Hi. Welcome to our monthly look back at sets of pictures from 2006
We wait until almost the middle of the month to start; not only is our first selected picture not taken until the 13th, but that was apparently the first time that I took out the camera at all in April 2006. I suppose that I was still quite worn out from the intense Close Up trip at the end of the previous month, as seen in the last four images from last month, (and I think that we arrived back in New Orleans on April 1), and all of the professional catching up that I had to do because of that, and then I got sick!
On the afternoon of Thursday 13 April 2006, I was driving back from Whoadieland to Bayouland for the Easter weekend, and I heard an unpatched SP locomotive leading the train; instead of showing you an image with the lead locomotive (maybe I’ll do that if I ever get around to doing ‘day’ postings again), I’ll show you some of the cars.
This sentence is your periodic reminder that caption information for all images can be found in each image’s filename, which can be read by holding your mouse arrow over the image.
Six years to the day and almost to the hour after I took the above picture, I was back right at that same spot for another westbound manifest train.
The next day was a memorable Good Friday.
After hanging out and drinking beer with a friend, his father, and his father’s dog and cats (well, the dog and cats didn’t partake in the beer-drinking, and, actually, I’m not even sure if I did, but photographic evidence shows that my friend did), I went to the track and shot a couple of trains, one of which you will see here.
I want to say something here about the intersection of geometry and legality. Depending on the circumstance, ignorance can be harmful and destructive, leading to unfair accusations, which are a form of persecution. As this relates to the above picture, it reminds me of the times that those with a weak grasp on geometry have looked at such a picture and accused me of standing on one of the tracks; this has happened to me before, for pictures for which I know that I wasn’t standing on the track.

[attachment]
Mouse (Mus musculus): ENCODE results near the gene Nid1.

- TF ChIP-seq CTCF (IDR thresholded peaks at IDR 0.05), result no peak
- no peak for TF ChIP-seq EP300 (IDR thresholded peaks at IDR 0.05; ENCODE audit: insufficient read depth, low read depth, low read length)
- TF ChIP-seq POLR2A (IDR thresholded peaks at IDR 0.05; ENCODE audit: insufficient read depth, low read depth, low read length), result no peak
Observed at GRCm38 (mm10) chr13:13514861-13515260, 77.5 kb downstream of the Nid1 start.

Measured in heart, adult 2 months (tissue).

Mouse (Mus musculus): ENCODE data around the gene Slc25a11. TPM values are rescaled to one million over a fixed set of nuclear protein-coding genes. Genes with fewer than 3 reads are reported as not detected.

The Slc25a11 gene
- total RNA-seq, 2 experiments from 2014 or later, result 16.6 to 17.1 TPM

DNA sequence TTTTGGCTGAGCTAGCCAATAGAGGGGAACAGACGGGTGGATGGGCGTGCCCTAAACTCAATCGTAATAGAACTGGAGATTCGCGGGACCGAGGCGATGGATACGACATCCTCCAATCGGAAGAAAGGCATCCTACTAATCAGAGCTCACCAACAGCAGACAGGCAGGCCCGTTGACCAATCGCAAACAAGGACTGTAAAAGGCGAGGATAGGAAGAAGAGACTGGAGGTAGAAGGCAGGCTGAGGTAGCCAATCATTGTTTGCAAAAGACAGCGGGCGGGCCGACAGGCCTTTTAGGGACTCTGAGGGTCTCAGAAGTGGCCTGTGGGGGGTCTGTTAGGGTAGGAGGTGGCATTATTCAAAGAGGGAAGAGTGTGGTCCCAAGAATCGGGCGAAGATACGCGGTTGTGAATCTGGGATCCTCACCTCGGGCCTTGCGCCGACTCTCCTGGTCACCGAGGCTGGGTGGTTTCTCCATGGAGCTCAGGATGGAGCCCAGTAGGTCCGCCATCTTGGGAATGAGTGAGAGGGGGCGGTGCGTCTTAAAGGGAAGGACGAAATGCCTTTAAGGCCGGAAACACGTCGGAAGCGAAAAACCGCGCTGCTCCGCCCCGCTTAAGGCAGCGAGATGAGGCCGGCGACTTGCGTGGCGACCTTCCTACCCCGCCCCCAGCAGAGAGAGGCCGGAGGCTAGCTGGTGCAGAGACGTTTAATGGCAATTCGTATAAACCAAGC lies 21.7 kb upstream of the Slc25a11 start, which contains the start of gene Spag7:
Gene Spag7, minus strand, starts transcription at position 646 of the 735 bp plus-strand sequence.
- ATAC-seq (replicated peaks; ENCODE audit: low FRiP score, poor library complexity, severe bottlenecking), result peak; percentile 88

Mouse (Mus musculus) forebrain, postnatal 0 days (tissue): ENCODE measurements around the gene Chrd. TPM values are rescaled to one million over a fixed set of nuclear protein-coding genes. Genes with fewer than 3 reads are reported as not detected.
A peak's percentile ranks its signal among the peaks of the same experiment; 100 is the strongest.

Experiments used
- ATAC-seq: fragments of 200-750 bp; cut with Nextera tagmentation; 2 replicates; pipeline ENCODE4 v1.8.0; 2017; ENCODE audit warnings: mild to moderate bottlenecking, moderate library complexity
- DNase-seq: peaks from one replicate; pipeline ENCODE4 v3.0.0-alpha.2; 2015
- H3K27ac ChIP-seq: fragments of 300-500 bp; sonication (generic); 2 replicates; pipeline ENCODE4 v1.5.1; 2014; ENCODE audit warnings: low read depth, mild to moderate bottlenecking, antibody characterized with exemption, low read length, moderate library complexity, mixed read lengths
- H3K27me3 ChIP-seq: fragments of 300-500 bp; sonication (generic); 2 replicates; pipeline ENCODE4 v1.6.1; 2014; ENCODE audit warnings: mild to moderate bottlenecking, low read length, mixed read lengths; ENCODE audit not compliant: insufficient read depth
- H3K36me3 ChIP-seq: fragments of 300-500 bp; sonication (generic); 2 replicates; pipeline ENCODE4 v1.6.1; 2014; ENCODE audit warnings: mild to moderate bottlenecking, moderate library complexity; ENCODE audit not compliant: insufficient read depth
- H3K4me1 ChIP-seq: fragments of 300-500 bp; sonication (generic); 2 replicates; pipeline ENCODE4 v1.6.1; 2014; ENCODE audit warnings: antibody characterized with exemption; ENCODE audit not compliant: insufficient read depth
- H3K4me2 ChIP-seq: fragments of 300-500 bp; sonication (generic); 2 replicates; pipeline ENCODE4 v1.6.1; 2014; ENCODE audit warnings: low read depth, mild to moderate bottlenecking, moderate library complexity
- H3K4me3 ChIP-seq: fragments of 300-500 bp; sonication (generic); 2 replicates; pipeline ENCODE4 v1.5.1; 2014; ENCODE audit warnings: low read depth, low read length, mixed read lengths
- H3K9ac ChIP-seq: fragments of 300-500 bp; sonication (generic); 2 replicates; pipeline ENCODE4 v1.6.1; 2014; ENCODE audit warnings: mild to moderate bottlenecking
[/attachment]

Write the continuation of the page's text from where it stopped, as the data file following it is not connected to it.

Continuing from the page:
In the case of the above picture, it should be obvious that the tracks start to, at the bottom of the frame, make a little bend to the left; furthermore, especially as this is a telephoto image, you don’t know (just from looking at the image) how far each of the tracks on the right go, but I can tell you that they both branch from the siding at a point between the camera and themselves.
This gets tricky, because some train pictures that I see posted to the internet are obviously taken on railroad property, but then my questioning of your claims that some of my pictures are taken on railroad property might lead you to question how I can make the same determination about someone else’s images. It’s an issue of optics, and I hate to call myself or even imply that I am an expert, but not only was geometry my best subject in school, and not only do I make (or have I made) my living using those geometry skills, but I have the personality type – INTP, “The Logician” – to match.
I wish that I could give a better answer than that, and I know that it is an insufficient answer, but remember, too, that a knowledge of geometry – and a somewhat intuitive knowledge of geometry, at that – is critical for succeeding in the particular type of photography that you come here to see; if you are of the opinion that I am a “good photographer” or some such, then please understand that that reality wouldn’t exist without my foundation in geometry.
For our next and fourth picture, we are back at the same spot – that same subtle bend in the track – one afternoon later, looking in the other direction as we see another MNOHO, this one with one of those goofy old Conrail GEs leading.
Again, you don’t see, in this picture, the bend in the track that starts between the point on the rails at the bottom frame and the camera.